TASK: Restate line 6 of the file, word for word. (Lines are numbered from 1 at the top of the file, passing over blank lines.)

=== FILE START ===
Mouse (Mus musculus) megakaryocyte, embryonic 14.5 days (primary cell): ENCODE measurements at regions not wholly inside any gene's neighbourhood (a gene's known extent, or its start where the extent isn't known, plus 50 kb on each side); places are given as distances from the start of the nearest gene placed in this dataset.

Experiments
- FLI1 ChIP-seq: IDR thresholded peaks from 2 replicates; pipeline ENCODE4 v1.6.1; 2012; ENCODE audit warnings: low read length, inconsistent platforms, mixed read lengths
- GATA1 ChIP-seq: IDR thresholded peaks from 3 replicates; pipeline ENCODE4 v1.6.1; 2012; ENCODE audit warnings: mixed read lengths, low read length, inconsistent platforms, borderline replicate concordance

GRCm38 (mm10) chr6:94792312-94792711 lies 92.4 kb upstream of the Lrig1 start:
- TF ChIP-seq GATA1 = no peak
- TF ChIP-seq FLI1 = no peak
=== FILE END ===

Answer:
- TF ChIP-seq GATA1 = no peak